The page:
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FRANCIS LANCELOTT, ESQ. Queens of England. Vol.1.


Sir John Froissart's Chronicles of England, France, Spain and the Ajoining Countries from the latter part of the reign of Edward II to the coronation of Henry IV in 12 volumes 

Chronicles of Enguerrand De Monstrelet (Sir John Froissart's Chronicles continuation) in 13 volumes 

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Queens of England. Vol.1.
page 147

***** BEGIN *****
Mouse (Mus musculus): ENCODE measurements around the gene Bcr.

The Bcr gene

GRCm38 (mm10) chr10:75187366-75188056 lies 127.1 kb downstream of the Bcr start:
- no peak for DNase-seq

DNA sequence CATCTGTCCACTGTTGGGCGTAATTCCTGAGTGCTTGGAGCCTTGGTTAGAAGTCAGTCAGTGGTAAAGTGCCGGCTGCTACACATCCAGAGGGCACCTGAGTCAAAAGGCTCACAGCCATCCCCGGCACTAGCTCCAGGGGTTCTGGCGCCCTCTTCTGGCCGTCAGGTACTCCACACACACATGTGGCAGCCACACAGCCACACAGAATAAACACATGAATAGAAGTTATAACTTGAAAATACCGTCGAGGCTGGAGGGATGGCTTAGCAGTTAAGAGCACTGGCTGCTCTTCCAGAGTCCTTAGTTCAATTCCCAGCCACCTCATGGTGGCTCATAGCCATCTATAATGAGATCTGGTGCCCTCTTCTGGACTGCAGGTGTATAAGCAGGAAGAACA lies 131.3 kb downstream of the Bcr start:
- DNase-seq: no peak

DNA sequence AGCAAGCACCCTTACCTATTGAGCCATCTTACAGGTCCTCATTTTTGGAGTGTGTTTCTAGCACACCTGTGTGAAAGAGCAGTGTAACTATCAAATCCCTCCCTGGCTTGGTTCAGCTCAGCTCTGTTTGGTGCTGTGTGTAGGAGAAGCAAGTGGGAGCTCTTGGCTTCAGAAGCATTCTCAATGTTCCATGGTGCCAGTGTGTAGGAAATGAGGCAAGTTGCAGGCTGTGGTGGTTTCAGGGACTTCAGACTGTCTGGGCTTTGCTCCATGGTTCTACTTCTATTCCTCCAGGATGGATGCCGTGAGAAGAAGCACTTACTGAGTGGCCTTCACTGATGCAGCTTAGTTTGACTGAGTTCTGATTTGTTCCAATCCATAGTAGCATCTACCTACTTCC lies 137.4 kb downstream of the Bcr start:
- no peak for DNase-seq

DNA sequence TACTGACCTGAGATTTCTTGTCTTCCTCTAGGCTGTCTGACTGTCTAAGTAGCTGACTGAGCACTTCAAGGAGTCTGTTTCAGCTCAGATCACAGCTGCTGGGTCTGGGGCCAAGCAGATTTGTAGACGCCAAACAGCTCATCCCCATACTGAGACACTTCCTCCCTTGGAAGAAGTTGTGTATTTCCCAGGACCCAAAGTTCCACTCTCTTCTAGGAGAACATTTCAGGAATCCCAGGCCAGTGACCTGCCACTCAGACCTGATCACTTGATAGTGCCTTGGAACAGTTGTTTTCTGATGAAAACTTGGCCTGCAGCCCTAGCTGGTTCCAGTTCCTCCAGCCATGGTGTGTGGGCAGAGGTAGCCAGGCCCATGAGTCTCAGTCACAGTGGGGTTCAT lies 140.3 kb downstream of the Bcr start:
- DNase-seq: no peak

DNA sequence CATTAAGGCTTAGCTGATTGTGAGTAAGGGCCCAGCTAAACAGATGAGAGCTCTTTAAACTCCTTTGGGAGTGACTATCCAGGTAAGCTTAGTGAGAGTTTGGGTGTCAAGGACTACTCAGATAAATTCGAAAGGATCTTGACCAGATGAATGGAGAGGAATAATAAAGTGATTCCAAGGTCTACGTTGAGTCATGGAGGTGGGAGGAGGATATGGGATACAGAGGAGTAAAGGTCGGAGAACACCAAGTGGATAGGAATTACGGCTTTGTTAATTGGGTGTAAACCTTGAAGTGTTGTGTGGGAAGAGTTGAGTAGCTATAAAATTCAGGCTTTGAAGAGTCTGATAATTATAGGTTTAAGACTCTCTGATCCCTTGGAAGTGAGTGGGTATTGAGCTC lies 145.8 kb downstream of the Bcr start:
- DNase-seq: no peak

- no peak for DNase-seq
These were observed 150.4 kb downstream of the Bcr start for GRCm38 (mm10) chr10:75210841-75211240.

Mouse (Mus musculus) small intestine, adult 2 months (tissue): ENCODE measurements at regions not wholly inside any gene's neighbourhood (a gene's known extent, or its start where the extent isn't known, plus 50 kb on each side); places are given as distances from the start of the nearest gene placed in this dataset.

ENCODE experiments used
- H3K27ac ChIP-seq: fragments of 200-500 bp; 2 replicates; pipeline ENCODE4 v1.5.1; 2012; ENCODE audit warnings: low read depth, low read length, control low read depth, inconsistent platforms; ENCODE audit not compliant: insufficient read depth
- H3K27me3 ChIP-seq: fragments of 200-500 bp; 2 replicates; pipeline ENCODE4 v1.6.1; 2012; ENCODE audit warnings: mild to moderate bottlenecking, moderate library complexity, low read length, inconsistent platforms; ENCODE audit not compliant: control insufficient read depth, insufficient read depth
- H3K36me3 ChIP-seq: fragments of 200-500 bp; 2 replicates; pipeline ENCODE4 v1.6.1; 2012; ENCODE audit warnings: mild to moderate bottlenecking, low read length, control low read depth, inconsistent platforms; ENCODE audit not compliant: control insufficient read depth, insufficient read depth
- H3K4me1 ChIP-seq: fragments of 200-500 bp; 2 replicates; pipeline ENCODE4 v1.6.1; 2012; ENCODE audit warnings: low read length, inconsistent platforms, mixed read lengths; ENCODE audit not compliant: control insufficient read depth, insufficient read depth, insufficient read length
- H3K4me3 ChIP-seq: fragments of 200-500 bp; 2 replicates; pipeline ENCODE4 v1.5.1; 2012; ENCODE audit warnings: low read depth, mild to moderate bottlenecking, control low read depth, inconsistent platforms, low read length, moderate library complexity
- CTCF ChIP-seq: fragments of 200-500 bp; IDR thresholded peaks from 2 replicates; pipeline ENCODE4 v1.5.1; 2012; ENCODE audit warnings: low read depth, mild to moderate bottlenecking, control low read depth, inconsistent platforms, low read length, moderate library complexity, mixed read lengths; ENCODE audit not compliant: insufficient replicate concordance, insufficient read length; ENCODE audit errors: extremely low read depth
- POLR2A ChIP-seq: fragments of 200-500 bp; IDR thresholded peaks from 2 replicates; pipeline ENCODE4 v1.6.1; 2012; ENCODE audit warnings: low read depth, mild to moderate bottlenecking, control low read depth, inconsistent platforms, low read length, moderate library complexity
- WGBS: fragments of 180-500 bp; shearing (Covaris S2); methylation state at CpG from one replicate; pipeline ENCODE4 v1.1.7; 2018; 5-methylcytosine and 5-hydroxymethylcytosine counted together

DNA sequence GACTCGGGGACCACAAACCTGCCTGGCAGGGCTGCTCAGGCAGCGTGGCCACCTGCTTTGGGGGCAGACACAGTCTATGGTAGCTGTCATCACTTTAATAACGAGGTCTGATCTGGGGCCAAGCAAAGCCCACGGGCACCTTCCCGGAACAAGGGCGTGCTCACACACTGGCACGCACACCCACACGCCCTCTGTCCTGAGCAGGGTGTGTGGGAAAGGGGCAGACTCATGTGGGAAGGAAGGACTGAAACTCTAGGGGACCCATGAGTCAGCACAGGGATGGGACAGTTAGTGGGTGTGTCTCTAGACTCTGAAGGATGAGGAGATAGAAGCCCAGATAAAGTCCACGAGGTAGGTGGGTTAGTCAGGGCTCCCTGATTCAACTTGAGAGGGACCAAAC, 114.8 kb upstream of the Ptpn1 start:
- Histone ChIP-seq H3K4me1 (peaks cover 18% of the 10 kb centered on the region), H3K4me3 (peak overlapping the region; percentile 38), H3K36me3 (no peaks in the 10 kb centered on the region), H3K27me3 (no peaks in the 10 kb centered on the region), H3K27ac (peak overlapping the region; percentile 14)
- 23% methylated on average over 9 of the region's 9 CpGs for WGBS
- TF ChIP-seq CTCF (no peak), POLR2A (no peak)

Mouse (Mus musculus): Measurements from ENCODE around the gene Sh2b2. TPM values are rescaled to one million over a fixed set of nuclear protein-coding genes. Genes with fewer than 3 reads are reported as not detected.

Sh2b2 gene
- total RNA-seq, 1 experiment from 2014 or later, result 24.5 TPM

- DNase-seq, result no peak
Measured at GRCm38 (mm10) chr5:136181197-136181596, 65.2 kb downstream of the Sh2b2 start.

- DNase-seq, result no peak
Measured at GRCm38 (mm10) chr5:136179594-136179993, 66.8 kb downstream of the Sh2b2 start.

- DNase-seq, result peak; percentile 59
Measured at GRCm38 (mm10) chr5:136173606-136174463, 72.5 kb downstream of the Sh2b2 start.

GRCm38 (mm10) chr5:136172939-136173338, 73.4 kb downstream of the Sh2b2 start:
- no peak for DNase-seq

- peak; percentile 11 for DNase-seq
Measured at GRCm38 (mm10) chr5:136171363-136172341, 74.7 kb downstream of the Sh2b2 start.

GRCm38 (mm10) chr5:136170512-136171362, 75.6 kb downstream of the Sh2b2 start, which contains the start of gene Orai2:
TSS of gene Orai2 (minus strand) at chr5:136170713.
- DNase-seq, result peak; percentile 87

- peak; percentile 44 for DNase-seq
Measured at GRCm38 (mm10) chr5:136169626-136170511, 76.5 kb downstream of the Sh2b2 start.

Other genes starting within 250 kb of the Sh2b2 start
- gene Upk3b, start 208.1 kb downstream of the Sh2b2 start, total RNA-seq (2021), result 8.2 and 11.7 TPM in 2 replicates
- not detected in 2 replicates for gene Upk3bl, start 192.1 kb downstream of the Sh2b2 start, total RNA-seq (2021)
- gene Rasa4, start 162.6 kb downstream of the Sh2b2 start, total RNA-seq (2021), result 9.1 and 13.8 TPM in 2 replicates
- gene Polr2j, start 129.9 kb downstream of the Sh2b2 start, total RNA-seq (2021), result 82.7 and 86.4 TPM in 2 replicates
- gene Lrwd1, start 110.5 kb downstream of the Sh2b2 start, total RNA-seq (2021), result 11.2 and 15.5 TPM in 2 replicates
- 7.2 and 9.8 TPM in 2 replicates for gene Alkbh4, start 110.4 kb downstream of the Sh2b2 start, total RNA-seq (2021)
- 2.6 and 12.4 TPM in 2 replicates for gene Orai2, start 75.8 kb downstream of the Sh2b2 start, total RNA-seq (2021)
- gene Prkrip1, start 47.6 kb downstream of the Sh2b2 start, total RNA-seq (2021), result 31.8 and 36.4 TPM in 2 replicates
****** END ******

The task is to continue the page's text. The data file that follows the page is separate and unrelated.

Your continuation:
To poor man we to priest the penny frayses nothing. Men give God aye the least they feast him with a farthing, A thousand two hundred four score yeercs and mo, On thN money men wondered when It first began to go." In the same year, the prodigious increase of the property of the church, arising from the bequests of the wealthy, excited the indignation of the barons. They declared that as the law stood, the church never dying, always acquiring, and never alienating, would, in the end, be possessed of all the riches and lands in the kingdom. Edward had long cherished a desire to destroy the abuse ; he therefore gladly complied with the wish of his peers, and called a parliament, by whom a law was passed, called the Statute of Mortmain, forbidding all persons from disposing of their estates to ecclesiastical or secular societies, that never die, without the King's express consent, on pain of forfeiture. The impoverished state of the royal revenues when Edward ascended the throne, induced him to devise new means of supplying his exchequer. By instituting a commission of enquiry into the state of the fiefs held of the crown, he obtained many valuable forfeitures. Shortly afterwards, he caused the Statutes of Quo Warranto to be passed, by which it was enacted that all persons holding contested estates, should produce their titles before the judges, to he examined. During the revolutions in the two preceding reigns, many families had appropriated to themselves lands which did not belong to them, whilst others, who were the rightful possessors of estates, had lost their title deeds. The King seized upon the possessions of the former, and the judges compelled the latter to pay heavy fines. These vexatious proceedings excited such genera] indignation, that when the powerful Earl Warenne was called upon to prove the validity of the title by which he held his estates, he drew a family sword he bad purposely brought with him, and exclaimed, " My ancestors, coming to England with William the Conqueror, won these lands by the sword, and by the sword I will maintain them ! for that King did not conquer for himself alone, neither did my ancestors assist him for that end!" This spirited declaration, which, indeed, was consonant to the feelings of all the old English nobility, induced the King to mitigate the rigour of his former instructions-, and an undisturbed possession of an estate, from anyperiod prior to the reign of Richard the Eirst, was pronounced a legal title thereto. The peace with the Welch was but of short continuance. Llewellyn's wife died shortly after the birth of her only child, a daughter, named Gucndolen ; and although Llewellyn had strictly observed the condition of the treaty, yet Edward's officers had committed so many acts of violence upon the Welch, to whom a deadly hatred of the English had been bequeathed, as a sacred legacy, by their forefathers, thit they implored the protection of their prince against their insolent neighbours. Llewellyn made strong remonstrances to Edward, but without effect ; for, despite the King's orders to the contrary, the Lords of the Marches referred in tones of arrogance, to the undisputed conquest they had now made, and continued to connive at, or encourage, numerous insults and depredations. Exasperated at these outrages, the proud impetuous Cambrians determined to die rather than longer endure the tyranny of their haughty victors. David, brother to Llewellyn, had long and faithfully served the crown of England ; but, exasperated at the oppressions of his countrymen, he forgot his personal wrongs, joined his brother, and offered to head the army, and venture his life to retrieve the liberties and independence of his country. The generous proposal was joyfully accepted ; and stimulated bv their bards into.a belief that as Edward had lately issued a new coinage of round half-pennies and farthings, the period was arrived for the accomplishment of the prophecy attributed to the renowned Merlin, that a Prince of Wales would be acknowledged King of the whole British Island, and ride throughLondon withacrown on his head, when the English money should become

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